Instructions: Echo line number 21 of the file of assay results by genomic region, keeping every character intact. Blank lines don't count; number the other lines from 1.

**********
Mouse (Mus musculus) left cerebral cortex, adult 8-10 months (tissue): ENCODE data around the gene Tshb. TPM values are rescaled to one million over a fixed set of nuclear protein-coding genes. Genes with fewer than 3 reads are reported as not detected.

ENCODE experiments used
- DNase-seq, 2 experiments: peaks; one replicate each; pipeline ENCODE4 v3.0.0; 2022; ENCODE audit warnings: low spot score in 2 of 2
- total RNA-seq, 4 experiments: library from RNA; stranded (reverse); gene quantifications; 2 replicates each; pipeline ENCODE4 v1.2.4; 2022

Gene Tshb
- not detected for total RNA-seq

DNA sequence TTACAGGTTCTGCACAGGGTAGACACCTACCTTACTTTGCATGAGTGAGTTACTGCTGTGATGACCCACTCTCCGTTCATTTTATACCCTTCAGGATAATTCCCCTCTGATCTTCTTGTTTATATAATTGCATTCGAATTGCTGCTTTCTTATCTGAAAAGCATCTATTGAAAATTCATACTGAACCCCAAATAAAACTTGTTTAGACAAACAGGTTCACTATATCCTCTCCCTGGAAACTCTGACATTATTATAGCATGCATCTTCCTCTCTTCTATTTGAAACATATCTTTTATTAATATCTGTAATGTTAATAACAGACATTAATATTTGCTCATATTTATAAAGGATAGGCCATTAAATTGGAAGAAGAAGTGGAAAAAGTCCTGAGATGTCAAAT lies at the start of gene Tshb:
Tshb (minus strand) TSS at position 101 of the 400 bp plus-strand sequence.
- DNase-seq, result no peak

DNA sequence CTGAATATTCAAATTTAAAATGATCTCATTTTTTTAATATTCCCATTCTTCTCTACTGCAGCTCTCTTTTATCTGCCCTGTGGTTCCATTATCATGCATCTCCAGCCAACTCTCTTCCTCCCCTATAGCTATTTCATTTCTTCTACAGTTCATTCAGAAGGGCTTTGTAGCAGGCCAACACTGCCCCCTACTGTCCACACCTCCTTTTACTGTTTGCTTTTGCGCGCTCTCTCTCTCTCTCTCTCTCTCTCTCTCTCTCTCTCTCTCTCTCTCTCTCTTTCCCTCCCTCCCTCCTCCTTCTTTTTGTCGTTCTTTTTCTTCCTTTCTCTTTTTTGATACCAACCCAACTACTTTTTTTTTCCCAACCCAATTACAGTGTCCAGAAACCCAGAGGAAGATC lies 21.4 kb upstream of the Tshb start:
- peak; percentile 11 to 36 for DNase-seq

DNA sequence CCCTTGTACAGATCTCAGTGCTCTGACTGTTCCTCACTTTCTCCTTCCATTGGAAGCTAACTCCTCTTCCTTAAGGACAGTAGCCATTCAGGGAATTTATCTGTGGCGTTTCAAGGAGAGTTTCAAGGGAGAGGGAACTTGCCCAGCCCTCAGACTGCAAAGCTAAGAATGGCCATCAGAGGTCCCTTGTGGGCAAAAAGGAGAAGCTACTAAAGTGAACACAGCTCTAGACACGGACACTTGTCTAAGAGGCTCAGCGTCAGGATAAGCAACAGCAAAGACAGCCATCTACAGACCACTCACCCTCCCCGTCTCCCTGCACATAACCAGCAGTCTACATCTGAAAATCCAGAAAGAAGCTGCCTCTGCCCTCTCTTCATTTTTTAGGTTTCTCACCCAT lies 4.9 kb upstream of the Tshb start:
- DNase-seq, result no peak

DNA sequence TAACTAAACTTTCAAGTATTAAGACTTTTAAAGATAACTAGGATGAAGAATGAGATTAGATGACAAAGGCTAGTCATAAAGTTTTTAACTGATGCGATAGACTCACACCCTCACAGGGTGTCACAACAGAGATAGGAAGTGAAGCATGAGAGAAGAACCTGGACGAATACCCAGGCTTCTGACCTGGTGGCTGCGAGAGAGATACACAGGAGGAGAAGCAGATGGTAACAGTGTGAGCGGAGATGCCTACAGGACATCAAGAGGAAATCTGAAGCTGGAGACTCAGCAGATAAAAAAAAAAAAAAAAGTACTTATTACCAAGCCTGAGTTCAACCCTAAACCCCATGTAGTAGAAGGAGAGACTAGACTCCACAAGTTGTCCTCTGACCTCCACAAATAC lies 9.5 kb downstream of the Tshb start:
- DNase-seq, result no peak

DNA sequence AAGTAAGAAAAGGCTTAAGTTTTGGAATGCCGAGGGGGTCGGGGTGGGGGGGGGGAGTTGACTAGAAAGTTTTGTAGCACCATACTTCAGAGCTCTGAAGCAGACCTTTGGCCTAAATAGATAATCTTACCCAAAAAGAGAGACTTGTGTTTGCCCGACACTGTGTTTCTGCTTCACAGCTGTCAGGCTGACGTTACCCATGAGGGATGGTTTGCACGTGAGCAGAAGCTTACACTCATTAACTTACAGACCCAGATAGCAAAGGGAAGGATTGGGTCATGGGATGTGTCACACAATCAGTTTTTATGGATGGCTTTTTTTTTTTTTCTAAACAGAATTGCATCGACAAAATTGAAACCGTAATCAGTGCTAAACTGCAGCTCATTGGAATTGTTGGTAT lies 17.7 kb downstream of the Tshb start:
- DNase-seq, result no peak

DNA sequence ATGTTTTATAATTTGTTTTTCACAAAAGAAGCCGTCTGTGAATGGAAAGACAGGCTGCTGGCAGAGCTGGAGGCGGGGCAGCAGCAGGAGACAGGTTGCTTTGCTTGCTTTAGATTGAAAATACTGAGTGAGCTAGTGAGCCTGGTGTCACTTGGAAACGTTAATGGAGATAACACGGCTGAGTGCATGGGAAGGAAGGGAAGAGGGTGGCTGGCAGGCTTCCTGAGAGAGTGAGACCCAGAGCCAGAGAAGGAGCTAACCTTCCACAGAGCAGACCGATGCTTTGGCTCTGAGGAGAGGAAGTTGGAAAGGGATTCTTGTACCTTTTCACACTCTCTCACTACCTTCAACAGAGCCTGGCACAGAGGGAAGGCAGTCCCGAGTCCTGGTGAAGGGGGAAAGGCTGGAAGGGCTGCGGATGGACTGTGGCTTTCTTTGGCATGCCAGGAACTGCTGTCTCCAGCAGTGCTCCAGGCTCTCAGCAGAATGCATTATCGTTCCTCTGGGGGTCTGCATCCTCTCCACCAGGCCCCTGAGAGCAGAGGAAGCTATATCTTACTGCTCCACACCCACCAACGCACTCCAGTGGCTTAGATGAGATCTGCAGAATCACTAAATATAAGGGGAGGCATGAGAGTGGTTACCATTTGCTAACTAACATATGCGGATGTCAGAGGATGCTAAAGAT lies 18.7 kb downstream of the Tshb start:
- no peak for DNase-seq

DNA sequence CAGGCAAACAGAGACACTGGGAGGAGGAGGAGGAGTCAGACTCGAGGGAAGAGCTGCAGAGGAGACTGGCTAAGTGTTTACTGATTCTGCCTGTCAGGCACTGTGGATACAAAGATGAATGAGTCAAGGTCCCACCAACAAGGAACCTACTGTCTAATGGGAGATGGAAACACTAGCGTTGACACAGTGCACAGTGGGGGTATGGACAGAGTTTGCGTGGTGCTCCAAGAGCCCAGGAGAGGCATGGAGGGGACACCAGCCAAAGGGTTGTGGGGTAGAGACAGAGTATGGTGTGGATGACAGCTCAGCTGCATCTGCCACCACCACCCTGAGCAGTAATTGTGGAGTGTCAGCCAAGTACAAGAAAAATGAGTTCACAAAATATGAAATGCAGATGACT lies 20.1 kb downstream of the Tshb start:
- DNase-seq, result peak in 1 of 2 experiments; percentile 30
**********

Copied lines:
- DNase-seq, result peak in 1 of 2 experiments; percentile 30